Then Buddha asked, “What do you think, Subhuti, has the Buddha attained the highest, most fulfilled, most awakened and enlightened mind? Does the Buddha teach anything?”
Subhuti replied, “As far as I have understood you, there is no independently existing object of mind called the highest, most fulfilled, awakened or enlightened mind. Nor is there any independently existing teaching that you teach. Why? Because the teachings that you have realized and spoken of cannot be conceived of as separate, independent things and so cannot be described. The truth in them is uncontainable and inexpressible. What does this mean? What this means is that Buddhas and disciples are not enlightened by a set method of teachings, but by an internally intuitive process which is spontaneous and is part of their own inner nature.”

The message is clear. We awaken ourselves. Buddhas and teachers do not awaken us. A teacher can only point the way or set an example. It’s important to remember this. Sometimes students want the teacher to walk the path for them and that is simply not how the path works.

Posted in rime center

A Chapter Ends

I am no longer going to run the Dharma School at the Rime Center.

I have enjoyed running the children’s program at the Rime Center very much. I have met wonderful Buddhist teachers of many traditions (Maezen was my favorite). My association with the Rime Center Dharma School has also helped me become friends with other Buddhist parents.

I’ve heard that if you want to learn something, try teaching it to someone else. That has been my experience. Teaching in Dharma School has forced me to learn a lot more about Buddhism than I might have otherwise. Planning lessons, reading stories, thinking of new and innovative ways to present teachings; I’ve had to do these things a great deal and it’s really given me a better grasp of Buddhist teachings than I had before I started.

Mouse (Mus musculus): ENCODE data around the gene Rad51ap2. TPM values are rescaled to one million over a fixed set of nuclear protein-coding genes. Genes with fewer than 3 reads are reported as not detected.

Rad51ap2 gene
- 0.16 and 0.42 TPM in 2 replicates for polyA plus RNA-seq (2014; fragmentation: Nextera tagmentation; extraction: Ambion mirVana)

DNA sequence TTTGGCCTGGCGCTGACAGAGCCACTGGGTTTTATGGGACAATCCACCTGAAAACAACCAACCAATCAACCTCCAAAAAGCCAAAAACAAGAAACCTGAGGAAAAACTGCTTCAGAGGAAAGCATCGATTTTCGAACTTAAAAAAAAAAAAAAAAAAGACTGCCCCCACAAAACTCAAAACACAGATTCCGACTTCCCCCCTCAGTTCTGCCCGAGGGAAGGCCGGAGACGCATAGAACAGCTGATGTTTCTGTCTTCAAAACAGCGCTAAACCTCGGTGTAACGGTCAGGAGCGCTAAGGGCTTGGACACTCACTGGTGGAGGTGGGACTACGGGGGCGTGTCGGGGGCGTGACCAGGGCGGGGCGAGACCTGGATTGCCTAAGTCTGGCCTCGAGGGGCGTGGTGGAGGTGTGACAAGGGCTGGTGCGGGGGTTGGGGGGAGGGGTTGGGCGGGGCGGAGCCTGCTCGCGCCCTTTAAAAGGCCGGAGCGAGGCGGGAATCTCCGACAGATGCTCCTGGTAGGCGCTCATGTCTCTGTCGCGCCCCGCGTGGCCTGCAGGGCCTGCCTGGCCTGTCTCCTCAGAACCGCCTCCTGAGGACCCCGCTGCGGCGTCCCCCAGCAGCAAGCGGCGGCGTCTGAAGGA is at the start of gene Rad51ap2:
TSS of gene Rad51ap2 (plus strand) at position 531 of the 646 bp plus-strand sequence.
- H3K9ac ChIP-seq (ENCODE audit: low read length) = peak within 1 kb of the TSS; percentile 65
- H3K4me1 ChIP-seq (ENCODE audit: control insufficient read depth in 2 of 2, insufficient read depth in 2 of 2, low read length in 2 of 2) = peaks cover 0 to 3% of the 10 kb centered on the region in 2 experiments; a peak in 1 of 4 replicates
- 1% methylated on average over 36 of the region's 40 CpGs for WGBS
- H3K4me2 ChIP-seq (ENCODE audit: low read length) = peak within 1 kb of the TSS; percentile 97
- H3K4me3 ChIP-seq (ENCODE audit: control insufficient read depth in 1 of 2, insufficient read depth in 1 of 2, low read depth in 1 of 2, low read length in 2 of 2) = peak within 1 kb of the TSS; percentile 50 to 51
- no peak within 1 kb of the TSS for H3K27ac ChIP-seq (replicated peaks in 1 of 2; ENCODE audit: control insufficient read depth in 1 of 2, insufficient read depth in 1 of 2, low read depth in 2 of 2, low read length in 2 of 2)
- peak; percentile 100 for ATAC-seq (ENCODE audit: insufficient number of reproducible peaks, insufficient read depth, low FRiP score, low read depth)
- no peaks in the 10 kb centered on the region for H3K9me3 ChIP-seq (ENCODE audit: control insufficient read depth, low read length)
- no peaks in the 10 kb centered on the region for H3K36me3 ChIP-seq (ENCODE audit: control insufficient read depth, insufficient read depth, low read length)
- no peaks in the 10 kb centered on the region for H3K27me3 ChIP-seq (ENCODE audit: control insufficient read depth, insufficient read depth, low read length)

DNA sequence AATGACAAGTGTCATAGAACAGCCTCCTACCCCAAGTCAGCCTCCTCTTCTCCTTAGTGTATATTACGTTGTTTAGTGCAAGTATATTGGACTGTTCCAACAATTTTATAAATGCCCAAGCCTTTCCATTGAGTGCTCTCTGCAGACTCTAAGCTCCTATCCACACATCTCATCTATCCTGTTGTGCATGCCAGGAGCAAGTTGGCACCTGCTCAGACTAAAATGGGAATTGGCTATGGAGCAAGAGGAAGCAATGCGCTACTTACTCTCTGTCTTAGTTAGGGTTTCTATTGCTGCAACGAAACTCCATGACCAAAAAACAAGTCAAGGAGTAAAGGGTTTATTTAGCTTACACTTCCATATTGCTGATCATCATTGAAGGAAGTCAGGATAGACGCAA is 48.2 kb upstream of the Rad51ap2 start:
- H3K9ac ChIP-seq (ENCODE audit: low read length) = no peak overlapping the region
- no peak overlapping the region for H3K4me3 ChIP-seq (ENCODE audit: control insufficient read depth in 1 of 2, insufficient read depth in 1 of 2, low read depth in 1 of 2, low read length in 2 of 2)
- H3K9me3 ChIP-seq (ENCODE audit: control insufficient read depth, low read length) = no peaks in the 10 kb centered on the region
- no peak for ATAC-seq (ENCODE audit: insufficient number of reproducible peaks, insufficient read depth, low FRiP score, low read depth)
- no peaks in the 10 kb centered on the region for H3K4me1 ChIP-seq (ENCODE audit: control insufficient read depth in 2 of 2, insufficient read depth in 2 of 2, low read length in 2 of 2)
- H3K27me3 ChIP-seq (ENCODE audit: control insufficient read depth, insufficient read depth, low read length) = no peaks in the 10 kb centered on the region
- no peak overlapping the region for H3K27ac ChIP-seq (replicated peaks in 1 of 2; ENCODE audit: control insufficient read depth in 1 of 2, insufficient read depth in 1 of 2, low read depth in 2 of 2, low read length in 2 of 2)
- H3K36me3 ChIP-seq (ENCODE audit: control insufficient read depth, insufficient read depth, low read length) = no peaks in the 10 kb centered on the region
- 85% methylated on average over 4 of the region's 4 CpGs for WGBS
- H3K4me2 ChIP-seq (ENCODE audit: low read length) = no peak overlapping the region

For three years I’ve been teaching children how to meditate. People that ran this program before me didn’t put as much effort into the meditation part as I have. Children CAN sit still and meditate. And some of them actually want to.

I’ve also been teaching them values. The six perfections: generosity, virtue, patience, diligence, concentration and wisdom, have been my road-map for teaching.

The kids have helped me develop those values in myself too. (especially patience). And a seventh one: Adaptability. I have had to learn to be so adaptable in this position because many things don’t go as planned.

SO,

I’m writing this because I am leaving this position.

I have been doing it for three years, which means I’ve been doing it longer than anyone else has.

It’s not because I don’t enjoy it. It’s not because my time is precious and I don’t want to volunteer anymore.

It’s because it feels like the right time. It’s because I need to get out on a high note, before I get burned out and start to be bad at this. It’s because my daughter Nissa has told me she’s had as much Buddhist education as she needs. And it’s because I’ve found a replacement that I think will do a better job than I have. I think that’s the goal of any leader or manager. To find someone better to take their place.

Her name is Leslie and I wish her the best of luck.

This has been a big part of my life.

What comes next for me?

I’ll let you know.